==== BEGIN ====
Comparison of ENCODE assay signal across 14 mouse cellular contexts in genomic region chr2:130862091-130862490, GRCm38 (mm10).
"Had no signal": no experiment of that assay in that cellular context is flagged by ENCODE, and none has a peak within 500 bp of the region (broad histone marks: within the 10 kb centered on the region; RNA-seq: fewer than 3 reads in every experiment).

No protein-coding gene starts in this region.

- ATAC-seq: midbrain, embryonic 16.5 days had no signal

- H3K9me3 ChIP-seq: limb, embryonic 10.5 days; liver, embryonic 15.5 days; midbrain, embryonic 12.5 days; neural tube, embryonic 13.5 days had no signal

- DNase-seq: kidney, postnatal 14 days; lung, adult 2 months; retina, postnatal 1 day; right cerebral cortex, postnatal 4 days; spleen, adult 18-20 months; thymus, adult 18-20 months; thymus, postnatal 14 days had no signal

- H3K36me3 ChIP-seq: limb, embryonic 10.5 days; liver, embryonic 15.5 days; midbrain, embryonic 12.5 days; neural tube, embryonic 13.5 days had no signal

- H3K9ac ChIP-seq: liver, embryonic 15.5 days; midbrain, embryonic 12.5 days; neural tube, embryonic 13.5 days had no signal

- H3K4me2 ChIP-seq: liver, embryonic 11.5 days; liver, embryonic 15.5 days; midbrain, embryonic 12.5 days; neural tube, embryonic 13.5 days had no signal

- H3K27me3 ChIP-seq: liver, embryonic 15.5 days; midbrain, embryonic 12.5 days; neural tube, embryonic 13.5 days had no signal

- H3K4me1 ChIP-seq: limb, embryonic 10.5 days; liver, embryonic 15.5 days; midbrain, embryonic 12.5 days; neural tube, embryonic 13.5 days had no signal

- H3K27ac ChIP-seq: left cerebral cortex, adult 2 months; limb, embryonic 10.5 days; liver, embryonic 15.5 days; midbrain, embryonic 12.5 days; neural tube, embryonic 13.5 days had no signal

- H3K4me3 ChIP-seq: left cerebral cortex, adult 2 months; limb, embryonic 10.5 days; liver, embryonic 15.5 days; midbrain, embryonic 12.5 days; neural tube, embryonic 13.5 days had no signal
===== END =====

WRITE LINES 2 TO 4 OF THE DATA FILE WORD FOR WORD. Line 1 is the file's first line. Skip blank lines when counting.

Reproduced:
"Had no signal": no experiment of that assay in that cellular context is flagged by ENCODE, and none has a peak within 500 bp of the region (broad histone marks: within the 10 kb centered on the region; RNA-seq: fewer than 3 reads in every experiment).

No protein-coding gene starts in this region.

- ATAC-seq: midbrain, embryonic 16.5 days had no signal